That being said, I distinctly remember a (money-handling!) management application (at a local gov't office that will remain undescript), written in an obscure language, which had no login field at all: You just entered the password and the system would deduce the username from it (yes, really).

  • Greg (unregistered) in reply to DeLos

    Not quite. 2 can be separated from you, 3 cannot.

  • PedanticCurmudgeon (cs) in reply to DeLos
    DeLos:
    Aren't 2 & 3 the same thing? They are both something you have...

    inb4 "YHBT. YHL. HAND."

  • Hasteur (cs)

    I call LetMeIn for mine

  • dohpaz42 (cs) in reply to DeLos
    DeLos:
    Aren't 2 & 3 the same thing? They are both something you have...

    One is a thing that is given to you, and the other is something that is physically a part of you. With that logic, it is something that you have, and something that you are; respectively.

    But, if you really wanted to be pedantic about (it's TDWTF, who doesn't want to be pedantic around here), yes technically you could consider both of those as nearly the same type of things.

  • HellKarnassus (cs) in reply to DeLos
    DeLos:
    Aren't 2 & 3 the same thing? They are both something you have...
    #1 is as well, because if you don't have a password, you can't log in
  • JohnArlen (unregistered) in reply to DeLos

    1, 2, and 3 are distinctly different burdens for someone to bypass.

    By using all 3, someone would need to: *) Guess/Extract your password *) Steal/Acquire your device *) Dismember your finger/eye

  • dpm (cs) in reply to Frenchie
    Frenchie:
    OK, I call fake (or misguided embellishment) on this story based on the fact that I don't believe “two mixed-case passwords with numbers and special characters” could have collided with the password string chosen by another user. Such coincidences just don't happen.
    He doesn't say that it happened. Read it again; it's more likely that "they" just didn't like his overly-secure submission and gave him a "normal" one instead.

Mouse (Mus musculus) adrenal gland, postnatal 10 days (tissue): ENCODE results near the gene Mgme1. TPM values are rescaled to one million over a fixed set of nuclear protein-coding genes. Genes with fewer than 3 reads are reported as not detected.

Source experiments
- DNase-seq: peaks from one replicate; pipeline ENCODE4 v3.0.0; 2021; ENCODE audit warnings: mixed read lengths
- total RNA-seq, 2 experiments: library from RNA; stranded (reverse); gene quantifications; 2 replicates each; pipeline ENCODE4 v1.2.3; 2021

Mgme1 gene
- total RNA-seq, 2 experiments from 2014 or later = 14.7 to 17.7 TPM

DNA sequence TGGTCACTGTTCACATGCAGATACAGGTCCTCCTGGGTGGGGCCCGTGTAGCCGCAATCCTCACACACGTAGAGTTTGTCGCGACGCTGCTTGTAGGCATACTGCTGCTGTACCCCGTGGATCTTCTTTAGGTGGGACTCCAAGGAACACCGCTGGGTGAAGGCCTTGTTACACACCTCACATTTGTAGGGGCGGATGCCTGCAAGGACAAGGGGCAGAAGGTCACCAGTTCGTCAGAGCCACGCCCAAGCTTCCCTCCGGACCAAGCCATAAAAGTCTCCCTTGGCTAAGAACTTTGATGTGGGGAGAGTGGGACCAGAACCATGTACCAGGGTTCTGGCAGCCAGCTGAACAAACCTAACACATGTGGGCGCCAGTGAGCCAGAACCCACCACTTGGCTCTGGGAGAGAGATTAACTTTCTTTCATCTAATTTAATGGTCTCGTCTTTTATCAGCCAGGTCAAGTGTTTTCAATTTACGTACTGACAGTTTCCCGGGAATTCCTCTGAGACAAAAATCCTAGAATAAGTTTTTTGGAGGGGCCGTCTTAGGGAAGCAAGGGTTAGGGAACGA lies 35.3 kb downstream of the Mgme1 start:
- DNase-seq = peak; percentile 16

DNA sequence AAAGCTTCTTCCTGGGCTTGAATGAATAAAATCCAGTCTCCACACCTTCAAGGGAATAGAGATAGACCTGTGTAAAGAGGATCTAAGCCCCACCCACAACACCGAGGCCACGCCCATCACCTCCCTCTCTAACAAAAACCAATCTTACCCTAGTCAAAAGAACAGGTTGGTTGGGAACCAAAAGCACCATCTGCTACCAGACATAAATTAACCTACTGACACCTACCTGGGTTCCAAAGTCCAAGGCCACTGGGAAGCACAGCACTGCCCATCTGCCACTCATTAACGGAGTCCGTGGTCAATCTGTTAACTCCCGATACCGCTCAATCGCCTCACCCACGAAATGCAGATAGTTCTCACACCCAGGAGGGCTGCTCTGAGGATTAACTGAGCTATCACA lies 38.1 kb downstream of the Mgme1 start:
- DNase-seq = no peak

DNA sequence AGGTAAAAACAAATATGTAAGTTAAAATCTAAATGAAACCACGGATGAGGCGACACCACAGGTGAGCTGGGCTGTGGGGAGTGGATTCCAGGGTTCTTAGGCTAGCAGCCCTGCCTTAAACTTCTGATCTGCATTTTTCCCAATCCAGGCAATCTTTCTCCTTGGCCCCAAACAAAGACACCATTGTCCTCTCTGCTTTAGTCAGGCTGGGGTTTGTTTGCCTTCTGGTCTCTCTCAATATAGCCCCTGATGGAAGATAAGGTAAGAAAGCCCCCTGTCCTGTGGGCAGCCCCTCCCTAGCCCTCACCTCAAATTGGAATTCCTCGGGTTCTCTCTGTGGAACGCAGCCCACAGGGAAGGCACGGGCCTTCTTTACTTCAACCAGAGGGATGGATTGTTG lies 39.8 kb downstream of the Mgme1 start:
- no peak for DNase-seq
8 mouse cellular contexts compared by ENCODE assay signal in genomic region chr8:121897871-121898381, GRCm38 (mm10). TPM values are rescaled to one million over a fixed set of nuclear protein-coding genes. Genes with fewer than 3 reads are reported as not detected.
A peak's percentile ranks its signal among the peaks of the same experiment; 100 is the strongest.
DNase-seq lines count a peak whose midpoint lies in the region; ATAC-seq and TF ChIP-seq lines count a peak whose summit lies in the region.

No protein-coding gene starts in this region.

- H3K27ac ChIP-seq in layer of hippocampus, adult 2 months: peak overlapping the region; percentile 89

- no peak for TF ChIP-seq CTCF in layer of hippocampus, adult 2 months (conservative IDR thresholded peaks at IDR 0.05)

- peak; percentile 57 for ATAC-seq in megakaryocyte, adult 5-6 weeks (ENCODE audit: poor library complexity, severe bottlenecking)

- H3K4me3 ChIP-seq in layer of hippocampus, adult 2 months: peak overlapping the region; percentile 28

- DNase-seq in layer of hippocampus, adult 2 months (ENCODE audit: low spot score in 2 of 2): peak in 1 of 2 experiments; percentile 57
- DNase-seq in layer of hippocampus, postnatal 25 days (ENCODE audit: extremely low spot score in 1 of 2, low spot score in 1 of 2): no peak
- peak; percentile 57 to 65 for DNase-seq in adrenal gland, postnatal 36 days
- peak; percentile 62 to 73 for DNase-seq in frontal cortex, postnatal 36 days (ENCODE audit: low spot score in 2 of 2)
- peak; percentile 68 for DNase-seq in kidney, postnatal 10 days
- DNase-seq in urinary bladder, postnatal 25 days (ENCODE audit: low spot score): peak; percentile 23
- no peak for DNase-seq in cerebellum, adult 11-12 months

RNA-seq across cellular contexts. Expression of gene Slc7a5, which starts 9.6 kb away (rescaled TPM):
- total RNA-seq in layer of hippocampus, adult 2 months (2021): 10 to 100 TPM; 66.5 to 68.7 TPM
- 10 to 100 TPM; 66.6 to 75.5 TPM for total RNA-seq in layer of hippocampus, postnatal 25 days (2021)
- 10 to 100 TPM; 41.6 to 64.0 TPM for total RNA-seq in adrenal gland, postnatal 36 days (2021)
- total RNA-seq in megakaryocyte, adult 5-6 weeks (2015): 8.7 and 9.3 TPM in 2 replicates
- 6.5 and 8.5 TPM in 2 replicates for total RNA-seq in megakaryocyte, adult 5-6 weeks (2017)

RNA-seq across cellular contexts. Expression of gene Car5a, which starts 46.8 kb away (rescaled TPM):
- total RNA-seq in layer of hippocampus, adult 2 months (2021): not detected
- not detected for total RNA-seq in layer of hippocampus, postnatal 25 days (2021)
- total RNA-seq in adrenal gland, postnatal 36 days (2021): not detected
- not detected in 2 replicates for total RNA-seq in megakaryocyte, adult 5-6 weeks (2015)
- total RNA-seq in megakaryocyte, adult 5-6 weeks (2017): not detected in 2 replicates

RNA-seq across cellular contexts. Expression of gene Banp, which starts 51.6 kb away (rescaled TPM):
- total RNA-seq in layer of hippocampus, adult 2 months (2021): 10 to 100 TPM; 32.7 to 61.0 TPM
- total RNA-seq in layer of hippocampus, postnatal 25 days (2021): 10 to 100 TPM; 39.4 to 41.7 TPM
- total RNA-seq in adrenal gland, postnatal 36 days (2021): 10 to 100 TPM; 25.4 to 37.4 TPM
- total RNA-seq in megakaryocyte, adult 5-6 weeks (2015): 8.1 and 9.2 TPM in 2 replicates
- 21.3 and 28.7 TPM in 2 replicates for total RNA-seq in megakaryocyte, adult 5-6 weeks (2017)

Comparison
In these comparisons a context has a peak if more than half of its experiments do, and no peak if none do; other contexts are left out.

• gray goat (unregistered) in reply to Frenchie
    Frenchie:
    OK, I call fake (or misguided embellishment) on this story based on the fact that I don't believe “two mixed-case passwords with numbers and special characters” could have collided with the password string chosen by another user. Such coincidences just don't happen.

    That being said, I distinctly remember a (money-handling!) management application (at a local gov't office that will remain undescript), written in an obscure language, which had no login field at all: You just entered the password and the system would deduce the username from it (yes, really).

    From the story: Some passwords are rejected because they collide and others (the one in question) are rejected because the guy manually setting the password didn't want to type something so complicated.

  • SCSimmons (cs) in reply to Bryan the K
    Bryan the K:
    Who's password was god?

    /Too obscure??

    Damn. I never thought to try that one. Probably belonged to the CTO. :)

  • Nagesh (cs)

    Simplified system based on Alibaba and Chalis Chor (40 theifs) for other people out here. The cave had just one factor authentication. All you had to say is "Khul ja sim-sim" and the door would open. The best part of that door was it did not matter who's voice said the magic words.

    Vibration of wind is powerful magic best left to those with advanced witchcraft and sorcery knowhow.
  • Wonk (unregistered)

    What about Kronos?

  • JamesQMurphy (cs) in reply to Greg